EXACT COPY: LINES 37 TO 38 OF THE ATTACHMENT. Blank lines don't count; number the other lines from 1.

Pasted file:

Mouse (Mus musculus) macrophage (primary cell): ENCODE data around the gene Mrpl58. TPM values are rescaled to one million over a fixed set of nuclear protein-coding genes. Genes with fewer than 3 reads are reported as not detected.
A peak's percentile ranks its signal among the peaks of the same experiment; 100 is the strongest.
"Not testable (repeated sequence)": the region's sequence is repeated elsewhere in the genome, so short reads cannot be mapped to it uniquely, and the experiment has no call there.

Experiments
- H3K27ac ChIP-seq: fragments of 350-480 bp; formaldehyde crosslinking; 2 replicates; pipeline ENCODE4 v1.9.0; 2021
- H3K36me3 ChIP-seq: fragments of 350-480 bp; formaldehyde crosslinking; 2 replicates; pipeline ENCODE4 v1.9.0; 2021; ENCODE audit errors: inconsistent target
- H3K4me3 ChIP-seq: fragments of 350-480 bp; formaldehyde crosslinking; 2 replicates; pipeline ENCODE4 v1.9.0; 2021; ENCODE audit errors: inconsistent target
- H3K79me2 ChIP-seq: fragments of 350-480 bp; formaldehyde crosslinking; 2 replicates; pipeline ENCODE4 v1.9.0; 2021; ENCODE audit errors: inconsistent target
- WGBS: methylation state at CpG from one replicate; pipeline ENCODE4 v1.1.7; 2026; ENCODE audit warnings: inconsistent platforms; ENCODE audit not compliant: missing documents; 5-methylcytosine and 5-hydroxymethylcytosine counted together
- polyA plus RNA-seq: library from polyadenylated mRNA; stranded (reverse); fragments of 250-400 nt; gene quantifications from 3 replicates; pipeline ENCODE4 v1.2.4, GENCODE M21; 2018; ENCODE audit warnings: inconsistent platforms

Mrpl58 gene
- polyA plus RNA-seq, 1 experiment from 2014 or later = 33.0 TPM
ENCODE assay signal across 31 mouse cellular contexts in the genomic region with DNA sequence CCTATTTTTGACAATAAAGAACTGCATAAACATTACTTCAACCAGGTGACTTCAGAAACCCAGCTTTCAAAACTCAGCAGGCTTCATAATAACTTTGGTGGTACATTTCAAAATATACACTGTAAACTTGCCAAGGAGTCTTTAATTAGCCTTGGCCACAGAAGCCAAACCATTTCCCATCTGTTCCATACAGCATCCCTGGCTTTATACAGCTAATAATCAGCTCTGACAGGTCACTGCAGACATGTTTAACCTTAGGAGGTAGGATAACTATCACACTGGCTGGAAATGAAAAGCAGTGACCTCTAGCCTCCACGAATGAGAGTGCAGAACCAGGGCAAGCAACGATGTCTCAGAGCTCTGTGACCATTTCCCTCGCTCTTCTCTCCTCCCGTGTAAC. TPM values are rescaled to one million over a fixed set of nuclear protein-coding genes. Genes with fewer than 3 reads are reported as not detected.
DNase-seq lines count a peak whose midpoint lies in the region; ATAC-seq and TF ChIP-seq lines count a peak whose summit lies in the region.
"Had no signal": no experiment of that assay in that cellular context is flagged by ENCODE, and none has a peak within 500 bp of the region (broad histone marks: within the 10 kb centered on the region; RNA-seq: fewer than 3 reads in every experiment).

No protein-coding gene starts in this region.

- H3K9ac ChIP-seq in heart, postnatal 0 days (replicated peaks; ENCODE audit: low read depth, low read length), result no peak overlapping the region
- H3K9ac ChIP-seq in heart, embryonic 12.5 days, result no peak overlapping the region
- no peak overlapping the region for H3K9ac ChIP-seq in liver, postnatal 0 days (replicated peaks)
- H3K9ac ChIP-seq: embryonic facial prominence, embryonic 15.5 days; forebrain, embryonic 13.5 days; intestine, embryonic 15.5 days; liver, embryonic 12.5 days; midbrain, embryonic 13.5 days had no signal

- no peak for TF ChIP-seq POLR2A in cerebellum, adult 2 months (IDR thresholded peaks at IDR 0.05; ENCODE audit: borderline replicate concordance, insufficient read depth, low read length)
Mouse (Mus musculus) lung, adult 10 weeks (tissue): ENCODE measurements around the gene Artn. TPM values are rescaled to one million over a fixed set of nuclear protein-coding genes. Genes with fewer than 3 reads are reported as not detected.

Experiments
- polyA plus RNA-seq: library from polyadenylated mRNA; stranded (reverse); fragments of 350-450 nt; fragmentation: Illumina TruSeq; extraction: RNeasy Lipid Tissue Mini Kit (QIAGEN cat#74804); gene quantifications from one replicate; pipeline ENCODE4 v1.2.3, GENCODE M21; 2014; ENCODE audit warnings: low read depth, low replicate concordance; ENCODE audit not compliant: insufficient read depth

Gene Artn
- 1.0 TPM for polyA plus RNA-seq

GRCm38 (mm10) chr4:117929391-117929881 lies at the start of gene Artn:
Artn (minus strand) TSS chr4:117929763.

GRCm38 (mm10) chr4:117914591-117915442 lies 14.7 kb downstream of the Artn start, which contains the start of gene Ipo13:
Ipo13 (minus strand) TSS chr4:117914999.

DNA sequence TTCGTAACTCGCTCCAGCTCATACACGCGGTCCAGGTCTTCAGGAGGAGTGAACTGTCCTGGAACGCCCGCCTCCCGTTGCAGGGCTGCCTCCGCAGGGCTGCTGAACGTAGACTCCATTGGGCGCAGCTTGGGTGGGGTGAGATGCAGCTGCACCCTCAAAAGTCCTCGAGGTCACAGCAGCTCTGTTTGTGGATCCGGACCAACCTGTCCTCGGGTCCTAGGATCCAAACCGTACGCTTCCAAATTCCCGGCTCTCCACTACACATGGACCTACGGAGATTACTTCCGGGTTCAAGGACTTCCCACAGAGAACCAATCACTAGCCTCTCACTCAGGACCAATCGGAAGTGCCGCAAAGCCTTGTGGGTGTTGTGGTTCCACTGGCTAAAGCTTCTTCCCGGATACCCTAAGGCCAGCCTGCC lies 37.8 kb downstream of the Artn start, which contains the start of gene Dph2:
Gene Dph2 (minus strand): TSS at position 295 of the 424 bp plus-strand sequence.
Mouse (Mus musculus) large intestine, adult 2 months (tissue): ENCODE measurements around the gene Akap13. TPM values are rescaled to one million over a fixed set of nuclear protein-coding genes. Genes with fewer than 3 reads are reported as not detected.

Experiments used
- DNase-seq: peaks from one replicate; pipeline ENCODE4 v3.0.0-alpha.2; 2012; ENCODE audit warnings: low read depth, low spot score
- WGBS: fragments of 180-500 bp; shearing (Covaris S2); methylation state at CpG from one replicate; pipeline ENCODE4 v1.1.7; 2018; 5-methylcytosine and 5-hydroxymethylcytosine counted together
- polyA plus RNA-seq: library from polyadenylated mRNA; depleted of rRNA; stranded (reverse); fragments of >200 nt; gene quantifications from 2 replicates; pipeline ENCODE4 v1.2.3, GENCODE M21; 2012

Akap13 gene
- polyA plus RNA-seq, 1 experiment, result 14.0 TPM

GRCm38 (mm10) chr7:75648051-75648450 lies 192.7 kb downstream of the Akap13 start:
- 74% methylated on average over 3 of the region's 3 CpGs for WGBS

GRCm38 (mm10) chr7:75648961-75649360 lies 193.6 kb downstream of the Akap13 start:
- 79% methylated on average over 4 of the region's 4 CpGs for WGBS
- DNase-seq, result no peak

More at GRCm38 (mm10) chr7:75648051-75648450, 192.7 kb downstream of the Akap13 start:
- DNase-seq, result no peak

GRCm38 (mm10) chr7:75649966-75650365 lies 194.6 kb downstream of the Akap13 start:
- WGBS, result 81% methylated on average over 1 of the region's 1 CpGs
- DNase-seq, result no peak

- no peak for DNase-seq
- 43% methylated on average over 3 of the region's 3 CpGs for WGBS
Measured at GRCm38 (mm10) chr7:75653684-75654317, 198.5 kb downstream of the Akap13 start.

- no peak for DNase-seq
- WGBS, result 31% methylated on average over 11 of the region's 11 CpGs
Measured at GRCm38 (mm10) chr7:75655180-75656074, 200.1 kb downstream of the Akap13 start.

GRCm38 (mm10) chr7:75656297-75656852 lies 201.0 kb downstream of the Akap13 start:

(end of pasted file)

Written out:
- polyA plus RNA-seq: library from polyadenylated mRNA; depleted of rRNA; stranded (reverse); fragments of >200 nt; gene quantifications from 2 replicates; pipeline ENCODE4 v1.2.3, GENCODE M21; 2012

Akap13 gene